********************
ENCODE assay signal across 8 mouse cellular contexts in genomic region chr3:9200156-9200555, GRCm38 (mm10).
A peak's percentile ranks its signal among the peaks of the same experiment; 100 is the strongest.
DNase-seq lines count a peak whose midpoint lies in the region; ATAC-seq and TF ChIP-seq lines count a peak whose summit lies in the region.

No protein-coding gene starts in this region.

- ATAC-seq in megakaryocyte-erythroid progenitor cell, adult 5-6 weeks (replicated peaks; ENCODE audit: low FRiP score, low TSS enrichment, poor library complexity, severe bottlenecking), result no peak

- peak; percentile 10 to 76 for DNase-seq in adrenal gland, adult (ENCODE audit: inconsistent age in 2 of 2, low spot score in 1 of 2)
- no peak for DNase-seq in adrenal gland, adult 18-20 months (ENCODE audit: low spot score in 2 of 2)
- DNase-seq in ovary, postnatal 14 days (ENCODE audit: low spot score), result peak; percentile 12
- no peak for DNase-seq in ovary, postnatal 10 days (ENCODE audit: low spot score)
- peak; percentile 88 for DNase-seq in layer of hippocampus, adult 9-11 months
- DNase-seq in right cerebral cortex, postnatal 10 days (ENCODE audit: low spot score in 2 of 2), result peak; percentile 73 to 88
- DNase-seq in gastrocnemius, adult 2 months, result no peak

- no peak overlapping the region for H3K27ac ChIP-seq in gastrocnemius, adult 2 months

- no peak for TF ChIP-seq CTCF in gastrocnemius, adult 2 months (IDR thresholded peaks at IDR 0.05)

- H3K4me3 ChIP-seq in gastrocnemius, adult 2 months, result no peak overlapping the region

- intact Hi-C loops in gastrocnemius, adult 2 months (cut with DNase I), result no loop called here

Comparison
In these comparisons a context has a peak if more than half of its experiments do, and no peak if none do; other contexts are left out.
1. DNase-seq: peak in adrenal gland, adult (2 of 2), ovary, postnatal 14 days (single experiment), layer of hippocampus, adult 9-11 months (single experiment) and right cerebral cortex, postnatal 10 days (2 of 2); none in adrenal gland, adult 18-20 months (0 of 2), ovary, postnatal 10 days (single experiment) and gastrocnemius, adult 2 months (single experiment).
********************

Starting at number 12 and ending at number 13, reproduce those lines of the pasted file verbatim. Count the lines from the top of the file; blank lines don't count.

- DNase-seq in gastrocnemius, adult 2 months, result no peak

- no peak overlapping the region for H3K27ac ChIP-seq in gastrocnemius, adult 2 months